For destination entry and exit requirements, including for COVID-19 vaccination requirements, please check the Entry/exit requirements section.

Regardless of where you are going, talk to a health care professional before travelling to make sure you are adequately protected against COVID-19.

Food and Water-borne Diseases

Travellers to any destination in the world can develop travellers' diarrhea from consuming contaminated water or food.

In some areas in West Africa, food and water can also carry diseases like cholerahepatitis Aschistosomiasis and typhoid. Practise safe food and water precautions while travelling in West Africa. Remember: Boil it, cook it, peel it, or leave it!

Cholera

Risk

Cholera is a risk in parts of this country. Most travellers are at very low risk.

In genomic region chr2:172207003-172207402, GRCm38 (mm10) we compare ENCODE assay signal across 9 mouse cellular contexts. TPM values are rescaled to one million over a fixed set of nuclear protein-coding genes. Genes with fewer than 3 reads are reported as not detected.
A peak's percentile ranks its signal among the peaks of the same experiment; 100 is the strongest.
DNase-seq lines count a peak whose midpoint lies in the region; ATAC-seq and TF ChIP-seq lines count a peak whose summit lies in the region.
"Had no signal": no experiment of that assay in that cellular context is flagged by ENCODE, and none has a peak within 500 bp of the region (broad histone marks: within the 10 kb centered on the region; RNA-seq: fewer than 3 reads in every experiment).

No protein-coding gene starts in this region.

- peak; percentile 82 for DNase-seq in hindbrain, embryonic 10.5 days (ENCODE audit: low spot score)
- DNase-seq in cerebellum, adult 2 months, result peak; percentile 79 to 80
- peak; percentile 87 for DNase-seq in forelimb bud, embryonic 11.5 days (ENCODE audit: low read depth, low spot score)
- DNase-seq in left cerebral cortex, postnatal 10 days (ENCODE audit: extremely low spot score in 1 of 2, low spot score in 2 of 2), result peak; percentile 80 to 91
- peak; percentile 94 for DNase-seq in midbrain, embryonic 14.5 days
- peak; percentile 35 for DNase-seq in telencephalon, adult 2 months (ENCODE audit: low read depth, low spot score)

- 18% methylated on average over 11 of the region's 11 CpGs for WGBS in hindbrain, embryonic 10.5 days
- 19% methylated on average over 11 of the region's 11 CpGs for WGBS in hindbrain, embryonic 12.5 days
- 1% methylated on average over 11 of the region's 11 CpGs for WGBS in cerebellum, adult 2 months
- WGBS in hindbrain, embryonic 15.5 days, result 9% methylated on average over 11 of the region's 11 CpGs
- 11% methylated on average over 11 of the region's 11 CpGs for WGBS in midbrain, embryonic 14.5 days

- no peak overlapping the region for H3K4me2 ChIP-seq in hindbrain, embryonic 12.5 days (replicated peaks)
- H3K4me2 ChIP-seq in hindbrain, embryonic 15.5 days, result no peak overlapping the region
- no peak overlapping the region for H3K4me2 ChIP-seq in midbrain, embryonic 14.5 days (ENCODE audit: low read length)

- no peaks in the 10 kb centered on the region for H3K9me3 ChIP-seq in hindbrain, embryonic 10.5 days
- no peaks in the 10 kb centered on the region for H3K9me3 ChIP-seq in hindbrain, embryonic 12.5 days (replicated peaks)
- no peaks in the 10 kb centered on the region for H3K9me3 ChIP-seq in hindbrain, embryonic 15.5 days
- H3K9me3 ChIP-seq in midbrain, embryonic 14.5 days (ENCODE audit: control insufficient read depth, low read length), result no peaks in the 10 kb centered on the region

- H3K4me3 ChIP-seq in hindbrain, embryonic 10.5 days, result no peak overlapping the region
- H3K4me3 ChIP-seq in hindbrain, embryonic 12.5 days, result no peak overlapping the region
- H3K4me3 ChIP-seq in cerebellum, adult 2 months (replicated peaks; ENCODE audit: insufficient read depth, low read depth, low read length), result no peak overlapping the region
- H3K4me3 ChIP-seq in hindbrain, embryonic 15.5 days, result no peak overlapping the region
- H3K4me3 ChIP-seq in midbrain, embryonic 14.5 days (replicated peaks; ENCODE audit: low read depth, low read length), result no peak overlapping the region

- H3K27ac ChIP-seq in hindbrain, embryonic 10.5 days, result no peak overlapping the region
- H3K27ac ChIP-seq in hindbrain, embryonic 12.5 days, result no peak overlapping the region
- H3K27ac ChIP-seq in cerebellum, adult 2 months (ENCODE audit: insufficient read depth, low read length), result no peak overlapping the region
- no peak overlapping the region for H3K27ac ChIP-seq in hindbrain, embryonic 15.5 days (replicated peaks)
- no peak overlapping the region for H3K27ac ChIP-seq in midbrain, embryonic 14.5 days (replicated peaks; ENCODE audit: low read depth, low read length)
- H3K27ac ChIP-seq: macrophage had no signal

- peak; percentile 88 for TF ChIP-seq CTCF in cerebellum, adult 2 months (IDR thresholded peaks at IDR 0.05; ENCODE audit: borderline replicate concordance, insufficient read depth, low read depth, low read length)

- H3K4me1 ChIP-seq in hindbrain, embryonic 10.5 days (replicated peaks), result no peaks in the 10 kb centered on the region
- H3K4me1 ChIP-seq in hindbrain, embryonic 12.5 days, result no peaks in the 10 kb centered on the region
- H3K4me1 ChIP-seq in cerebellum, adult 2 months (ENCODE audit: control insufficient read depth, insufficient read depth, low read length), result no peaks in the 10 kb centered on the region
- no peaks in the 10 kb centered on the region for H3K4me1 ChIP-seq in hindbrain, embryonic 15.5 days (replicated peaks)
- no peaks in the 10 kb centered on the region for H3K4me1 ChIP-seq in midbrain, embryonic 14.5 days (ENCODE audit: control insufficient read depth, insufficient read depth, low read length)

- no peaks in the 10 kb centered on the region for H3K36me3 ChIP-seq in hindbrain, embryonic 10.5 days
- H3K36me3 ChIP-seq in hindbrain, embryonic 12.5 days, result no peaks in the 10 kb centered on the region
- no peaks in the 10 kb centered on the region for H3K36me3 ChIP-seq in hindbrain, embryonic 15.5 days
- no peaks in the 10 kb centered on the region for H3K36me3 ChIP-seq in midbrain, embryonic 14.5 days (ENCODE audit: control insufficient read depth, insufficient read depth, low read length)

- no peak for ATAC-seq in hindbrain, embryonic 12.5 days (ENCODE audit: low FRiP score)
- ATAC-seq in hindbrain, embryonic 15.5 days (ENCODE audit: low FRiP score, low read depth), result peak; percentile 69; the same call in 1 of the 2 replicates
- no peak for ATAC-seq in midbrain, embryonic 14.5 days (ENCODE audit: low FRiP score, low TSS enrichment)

To protect against cholera, all travellers should practise safe food and water precautions.

Travellers at higher risk of getting cholera include those:

  • visiting, working or living in areas with limited access to safe food, water and proper sanitation
  • visiting areas where outbreaks are occurring

Vaccination may be recommended for high-risk travellers, and should be discussed with a health care professional.

Travellers' diarrhea

Travellers' diarrhea is the most common illness affecting travellers. It is spread from eating or drinking contaminated food or water.

Risk of developing travellers' diarrhea increases when travelling in regions with poor standards of hygiene and sanitation. Practise safe food and water precautions.

The most important treatment for travellers' diarrhea is rehydration (drinking lots of fluids). Carry oral rehydration salts when travelling.

Typhoid

Typhoid is a bacterial infection spread by contaminated food or water. Risk is higher among children, travellers going to rural areas, travellers visiting friends and relatives or those travelling for a long period of time.